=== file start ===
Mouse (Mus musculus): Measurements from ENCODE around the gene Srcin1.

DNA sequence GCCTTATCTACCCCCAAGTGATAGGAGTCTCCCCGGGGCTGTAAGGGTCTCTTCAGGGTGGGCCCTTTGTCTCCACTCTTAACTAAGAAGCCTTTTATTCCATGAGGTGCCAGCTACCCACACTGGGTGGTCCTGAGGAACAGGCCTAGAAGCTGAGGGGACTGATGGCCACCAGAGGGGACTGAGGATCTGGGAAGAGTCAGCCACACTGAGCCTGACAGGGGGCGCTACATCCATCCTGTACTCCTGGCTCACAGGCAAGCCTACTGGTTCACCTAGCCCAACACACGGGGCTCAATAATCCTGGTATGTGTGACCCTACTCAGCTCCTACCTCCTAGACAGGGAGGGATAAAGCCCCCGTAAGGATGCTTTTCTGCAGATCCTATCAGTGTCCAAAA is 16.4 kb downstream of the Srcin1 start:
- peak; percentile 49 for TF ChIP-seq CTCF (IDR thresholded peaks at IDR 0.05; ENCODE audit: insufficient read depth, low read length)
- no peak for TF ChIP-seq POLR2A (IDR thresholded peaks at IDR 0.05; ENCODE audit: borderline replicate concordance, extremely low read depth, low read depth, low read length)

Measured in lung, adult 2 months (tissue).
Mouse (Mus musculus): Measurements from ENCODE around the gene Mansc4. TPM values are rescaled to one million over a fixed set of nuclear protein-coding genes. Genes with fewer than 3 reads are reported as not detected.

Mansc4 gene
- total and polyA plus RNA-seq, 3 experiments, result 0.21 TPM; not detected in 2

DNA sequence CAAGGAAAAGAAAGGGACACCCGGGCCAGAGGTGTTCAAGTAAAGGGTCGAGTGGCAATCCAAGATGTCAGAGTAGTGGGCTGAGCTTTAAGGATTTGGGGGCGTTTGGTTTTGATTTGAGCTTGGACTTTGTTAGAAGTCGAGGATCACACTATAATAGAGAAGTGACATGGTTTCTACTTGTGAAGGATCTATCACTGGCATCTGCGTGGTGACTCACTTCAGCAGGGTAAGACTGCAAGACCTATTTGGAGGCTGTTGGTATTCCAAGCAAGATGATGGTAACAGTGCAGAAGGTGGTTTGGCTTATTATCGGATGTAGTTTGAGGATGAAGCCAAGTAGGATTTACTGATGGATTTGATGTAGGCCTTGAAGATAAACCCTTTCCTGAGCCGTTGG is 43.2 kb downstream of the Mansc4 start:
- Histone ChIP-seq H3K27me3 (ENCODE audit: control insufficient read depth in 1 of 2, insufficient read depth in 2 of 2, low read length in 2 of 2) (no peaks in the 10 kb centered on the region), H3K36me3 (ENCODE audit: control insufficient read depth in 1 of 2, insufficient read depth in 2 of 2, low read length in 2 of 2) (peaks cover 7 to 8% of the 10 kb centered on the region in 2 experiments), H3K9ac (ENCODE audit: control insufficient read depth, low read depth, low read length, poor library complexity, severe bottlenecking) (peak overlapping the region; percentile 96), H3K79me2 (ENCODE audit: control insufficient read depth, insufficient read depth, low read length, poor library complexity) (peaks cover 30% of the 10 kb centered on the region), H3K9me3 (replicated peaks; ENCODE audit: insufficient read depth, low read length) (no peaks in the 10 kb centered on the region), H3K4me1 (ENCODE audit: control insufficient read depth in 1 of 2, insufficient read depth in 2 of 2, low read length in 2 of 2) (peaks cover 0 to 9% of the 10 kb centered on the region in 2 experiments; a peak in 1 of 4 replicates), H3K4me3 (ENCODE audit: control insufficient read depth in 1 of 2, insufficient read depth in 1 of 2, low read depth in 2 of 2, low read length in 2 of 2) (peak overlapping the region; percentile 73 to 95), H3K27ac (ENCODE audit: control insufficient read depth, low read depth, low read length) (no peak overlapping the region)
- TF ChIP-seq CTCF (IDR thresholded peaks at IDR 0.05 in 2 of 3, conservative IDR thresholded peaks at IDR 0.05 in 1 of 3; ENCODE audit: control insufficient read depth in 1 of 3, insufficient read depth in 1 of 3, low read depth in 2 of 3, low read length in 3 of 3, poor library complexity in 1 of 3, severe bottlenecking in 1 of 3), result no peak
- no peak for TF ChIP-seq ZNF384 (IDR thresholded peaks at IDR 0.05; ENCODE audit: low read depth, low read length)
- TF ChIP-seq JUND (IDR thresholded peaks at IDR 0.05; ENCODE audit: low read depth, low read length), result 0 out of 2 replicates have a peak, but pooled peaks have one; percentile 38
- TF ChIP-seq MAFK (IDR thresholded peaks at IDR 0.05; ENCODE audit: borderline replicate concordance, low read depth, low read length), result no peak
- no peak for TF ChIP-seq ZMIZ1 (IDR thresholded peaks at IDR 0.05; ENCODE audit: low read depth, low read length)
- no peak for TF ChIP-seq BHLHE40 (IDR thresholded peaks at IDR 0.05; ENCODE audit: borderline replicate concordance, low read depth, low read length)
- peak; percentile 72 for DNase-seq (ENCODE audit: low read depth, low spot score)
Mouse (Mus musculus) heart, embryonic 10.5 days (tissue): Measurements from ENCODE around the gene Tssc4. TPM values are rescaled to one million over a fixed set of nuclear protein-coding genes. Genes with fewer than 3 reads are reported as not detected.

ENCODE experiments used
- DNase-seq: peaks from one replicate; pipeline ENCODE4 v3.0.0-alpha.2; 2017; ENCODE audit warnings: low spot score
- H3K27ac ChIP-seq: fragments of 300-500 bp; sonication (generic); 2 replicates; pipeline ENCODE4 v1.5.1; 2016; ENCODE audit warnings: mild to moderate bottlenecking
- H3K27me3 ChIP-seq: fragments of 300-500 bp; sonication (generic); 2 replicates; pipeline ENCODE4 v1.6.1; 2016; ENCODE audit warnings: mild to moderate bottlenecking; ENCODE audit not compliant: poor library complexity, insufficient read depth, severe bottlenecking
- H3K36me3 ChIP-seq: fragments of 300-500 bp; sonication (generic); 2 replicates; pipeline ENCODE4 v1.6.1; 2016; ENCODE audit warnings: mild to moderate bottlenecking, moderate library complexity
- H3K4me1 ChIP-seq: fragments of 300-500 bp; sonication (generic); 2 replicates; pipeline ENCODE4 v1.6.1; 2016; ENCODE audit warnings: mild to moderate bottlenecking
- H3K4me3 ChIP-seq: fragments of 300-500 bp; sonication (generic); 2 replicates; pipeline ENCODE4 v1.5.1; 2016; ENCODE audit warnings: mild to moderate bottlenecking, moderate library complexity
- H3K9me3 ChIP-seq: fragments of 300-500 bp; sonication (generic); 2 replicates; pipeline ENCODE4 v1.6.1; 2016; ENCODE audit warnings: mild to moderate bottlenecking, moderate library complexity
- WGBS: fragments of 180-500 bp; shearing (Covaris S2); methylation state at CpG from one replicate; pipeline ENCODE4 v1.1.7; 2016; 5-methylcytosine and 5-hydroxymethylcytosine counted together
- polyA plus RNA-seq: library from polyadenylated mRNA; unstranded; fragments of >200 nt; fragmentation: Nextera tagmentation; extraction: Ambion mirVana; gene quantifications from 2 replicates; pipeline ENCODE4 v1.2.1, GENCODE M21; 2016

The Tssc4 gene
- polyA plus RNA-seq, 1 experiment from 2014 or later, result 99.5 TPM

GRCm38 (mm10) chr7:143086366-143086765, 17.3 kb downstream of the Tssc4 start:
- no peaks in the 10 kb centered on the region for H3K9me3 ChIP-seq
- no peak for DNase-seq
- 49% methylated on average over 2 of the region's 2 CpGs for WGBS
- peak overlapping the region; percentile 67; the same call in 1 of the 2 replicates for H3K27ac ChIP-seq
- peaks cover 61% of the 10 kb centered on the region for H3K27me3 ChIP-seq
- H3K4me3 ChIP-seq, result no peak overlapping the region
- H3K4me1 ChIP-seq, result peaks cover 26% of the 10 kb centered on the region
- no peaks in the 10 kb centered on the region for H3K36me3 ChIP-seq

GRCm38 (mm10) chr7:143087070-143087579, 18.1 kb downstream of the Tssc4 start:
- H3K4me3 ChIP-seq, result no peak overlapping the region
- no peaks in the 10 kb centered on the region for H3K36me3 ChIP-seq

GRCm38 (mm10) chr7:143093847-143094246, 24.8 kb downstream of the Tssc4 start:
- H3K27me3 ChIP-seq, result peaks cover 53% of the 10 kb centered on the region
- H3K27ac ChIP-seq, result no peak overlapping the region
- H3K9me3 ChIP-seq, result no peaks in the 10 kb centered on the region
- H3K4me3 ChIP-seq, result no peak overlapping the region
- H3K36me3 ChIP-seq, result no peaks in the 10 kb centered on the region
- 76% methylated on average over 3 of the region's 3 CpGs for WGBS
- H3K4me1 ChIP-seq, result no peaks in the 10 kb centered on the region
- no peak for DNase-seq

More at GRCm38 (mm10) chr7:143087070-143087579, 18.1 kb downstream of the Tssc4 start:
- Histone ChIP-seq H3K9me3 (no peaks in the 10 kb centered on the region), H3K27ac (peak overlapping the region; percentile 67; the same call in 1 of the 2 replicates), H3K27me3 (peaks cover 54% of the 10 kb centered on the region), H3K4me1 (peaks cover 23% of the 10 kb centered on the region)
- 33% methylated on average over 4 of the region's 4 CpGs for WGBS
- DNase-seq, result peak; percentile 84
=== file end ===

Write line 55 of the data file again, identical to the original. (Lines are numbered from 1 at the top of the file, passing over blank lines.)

- DNase-seq, result peak; percentile 84